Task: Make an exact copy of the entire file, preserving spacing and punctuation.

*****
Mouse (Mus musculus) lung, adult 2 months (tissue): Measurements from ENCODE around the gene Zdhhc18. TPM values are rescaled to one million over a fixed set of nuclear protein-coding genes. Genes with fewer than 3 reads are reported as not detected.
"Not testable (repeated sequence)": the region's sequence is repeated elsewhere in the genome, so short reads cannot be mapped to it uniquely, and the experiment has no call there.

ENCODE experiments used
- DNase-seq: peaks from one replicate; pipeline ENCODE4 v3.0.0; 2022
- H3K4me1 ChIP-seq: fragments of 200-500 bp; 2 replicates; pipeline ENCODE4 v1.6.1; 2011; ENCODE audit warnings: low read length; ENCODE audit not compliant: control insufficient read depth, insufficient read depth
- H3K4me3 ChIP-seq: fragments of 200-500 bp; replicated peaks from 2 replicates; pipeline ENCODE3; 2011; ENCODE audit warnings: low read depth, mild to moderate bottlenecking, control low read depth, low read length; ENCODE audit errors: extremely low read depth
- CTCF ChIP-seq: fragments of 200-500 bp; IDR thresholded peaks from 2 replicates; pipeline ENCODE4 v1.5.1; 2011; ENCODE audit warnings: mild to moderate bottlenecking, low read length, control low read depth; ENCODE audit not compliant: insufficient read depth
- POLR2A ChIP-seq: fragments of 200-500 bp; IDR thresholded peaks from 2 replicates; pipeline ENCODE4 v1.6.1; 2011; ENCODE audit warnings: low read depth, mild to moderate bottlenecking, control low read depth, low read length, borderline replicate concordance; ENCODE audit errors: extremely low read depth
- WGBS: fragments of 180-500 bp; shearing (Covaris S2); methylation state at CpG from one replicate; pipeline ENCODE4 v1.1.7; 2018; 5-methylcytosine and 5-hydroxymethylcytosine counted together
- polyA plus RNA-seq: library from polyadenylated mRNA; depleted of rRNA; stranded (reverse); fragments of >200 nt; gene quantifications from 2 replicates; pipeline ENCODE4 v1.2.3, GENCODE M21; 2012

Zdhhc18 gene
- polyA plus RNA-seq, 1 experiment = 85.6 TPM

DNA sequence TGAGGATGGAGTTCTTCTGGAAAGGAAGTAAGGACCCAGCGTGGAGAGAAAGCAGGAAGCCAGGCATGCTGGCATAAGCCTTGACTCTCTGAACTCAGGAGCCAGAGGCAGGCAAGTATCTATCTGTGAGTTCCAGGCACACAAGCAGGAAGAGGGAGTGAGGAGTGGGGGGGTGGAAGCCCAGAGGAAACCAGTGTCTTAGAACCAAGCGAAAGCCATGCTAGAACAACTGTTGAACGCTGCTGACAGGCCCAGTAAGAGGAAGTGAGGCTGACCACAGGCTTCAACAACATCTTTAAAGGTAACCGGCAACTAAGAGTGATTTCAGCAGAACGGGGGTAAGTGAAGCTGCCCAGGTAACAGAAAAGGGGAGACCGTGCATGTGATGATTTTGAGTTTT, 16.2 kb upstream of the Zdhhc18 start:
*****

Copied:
Mouse (Mus musculus) lung, adult 2 months (tissue): Measurements from ENCODE around the gene Zdhhc18. TPM values are rescaled to one million over a fixed set of nuclear protein-coding genes. Genes with fewer than 3 reads are reported as not detected.
"Not testable (repeated sequence)": the region's sequence is repeated elsewhere in the genome, so short reads cannot be mapped to it uniquely, and the experiment has no call there.

ENCODE experiments used
- DNase-seq: peaks from one replicate; pipeline ENCODE4 v3.0.0; 2022
- H3K4me1 ChIP-seq: fragments of 200-500 bp; 2 replicates; pipeline ENCODE4 v1.6.1; 2011; ENCODE audit warnings: low read length; ENCODE audit not compliant: control insufficient read depth, insufficient read depth
- H3K4me3 ChIP-seq: fragments of 200-500 bp; replicated peaks from 2 replicates; pipeline ENCODE3; 2011; ENCODE audit warnings: low read depth, mild to moderate bottlenecking, control low read depth, low read length; ENCODE audit errors: extremely low read depth
- CTCF ChIP-seq: fragments of 200-500 bp; IDR thresholded peaks from 2 replicates; pipeline ENCODE4 v1.5.1; 2011; ENCODE audit warnings: mild to moderate bottlenecking, low read length, control low read depth; ENCODE audit not compliant: insufficient read depth
- POLR2A ChIP-seq: fragments of 200-500 bp; IDR thresholded peaks from 2 replicates; pipeline ENCODE4 v1.6.1; 2011; ENCODE audit warnings: low read depth, mild to moderate bottlenecking, control low read depth, low read length, borderline replicate concordance; ENCODE audit errors: extremely low read depth
- WGBS: fragments of 180-500 bp; shearing (Covaris S2); methylation state at CpG from one replicate; pipeline ENCODE4 v1.1.7; 2018; 5-methylcytosine and 5-hydroxymethylcytosine counted together
- polyA plus RNA-seq: library from polyadenylated mRNA; depleted of rRNA; stranded (reverse); fragments of >200 nt; gene quantifications from 2 replicates; pipeline ENCODE4 v1.2.3, GENCODE M21; 2012

Zdhhc18 gene
- polyA plus RNA-seq, 1 experiment = 85.6 TPM

DNA sequence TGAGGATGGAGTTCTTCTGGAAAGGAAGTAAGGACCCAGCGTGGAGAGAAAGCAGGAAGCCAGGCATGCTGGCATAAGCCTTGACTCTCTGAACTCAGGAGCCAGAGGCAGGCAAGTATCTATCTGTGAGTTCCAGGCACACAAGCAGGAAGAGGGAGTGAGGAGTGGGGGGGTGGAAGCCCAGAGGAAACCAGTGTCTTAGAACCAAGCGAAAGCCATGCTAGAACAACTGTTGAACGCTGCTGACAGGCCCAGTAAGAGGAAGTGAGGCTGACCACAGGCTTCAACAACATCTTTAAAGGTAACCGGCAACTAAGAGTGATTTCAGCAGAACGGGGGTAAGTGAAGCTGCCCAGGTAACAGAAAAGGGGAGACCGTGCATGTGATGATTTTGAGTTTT, 16.2 kb upstream of the Zdhhc18 start: